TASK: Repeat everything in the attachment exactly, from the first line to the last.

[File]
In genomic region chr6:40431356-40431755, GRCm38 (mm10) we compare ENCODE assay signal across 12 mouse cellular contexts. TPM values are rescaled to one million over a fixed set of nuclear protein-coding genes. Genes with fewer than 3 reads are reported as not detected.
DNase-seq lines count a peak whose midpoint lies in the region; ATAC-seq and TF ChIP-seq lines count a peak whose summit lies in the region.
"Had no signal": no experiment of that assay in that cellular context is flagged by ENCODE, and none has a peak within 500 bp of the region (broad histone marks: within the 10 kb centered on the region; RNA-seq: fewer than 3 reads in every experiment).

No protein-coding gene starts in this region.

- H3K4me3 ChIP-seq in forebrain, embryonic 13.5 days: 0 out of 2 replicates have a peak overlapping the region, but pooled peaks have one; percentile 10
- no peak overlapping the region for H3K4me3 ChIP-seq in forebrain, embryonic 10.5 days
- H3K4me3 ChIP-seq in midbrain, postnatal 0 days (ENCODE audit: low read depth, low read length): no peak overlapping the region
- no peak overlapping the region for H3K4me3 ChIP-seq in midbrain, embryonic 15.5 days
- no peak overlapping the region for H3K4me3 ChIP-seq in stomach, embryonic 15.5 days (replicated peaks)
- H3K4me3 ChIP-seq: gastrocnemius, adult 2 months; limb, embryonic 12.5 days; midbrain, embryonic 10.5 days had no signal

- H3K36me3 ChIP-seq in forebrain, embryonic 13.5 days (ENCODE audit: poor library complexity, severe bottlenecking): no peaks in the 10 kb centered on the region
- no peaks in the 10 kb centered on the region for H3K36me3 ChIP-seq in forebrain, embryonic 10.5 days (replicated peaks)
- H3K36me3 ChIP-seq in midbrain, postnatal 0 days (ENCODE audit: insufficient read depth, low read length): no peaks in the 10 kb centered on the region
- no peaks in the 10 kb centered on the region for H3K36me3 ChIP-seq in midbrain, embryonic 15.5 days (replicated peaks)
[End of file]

In genomic region chr6:40431356-40431755, GRCm38 (mm10) we compare ENCODE assay signal across 12 mouse cellular contexts. TPM values are rescaled to one million over a fixed set of nuclear protein-coding genes. Genes with fewer than 3 reads are reported as not detected.
DNase-seq lines count a peak whose midpoint lies in the region; ATAC-seq and TF ChIP-seq lines count a peak whose summit lies in the region.
"Had no signal": no experiment of that assay in that cellular context is flagged by ENCODE, and none has a peak within 500 bp of the region (broad histone marks: within the 10 kb centered on the region; RNA-seq: fewer than 3 reads in every experiment).

No protein-coding gene starts in this region.

- H3K4me3 ChIP-seq in forebrain, embryonic 13.5 days: 0 out of 2 replicates have a peak overlapping the region, but pooled peaks have one; percentile 10
- no peak overlapping the region for H3K4me3 ChIP-seq in forebrain, embryonic 10.5 days
- H3K4me3 ChIP-seq in midbrain, postnatal 0 days (ENCODE audit: low read depth, low read length): no peak overlapping the region
- no peak overlapping the region for H3K4me3 ChIP-seq in midbrain, embryonic 15.5 days
- no peak overlapping the region for H3K4me3 ChIP-seq in stomach, embryonic 15.5 days (replicated peaks)
- H3K4me3 ChIP-seq: gastrocnemius, adult 2 months; limb, embryonic 12.5 days; midbrain, embryonic 10.5 days had no signal

- H3K36me3 ChIP-seq in forebrain, embryonic 13.5 days (ENCODE audit: poor library complexity, severe bottlenecking): no peaks in the 10 kb centered on the region
- no peaks in the 10 kb centered on the region for H3K36me3 ChIP-seq in forebrain, embryonic 10.5 days (replicated peaks)
- H3K36me3 ChIP-seq in midbrain, postnatal 0 days (ENCODE audit: insufficient read depth, low read length): no peaks in the 10 kb centered on the region
- no peaks in the 10 kb centered on the region for H3K36me3 ChIP-seq in midbrain, embryonic 15.5 days (replicated peaks)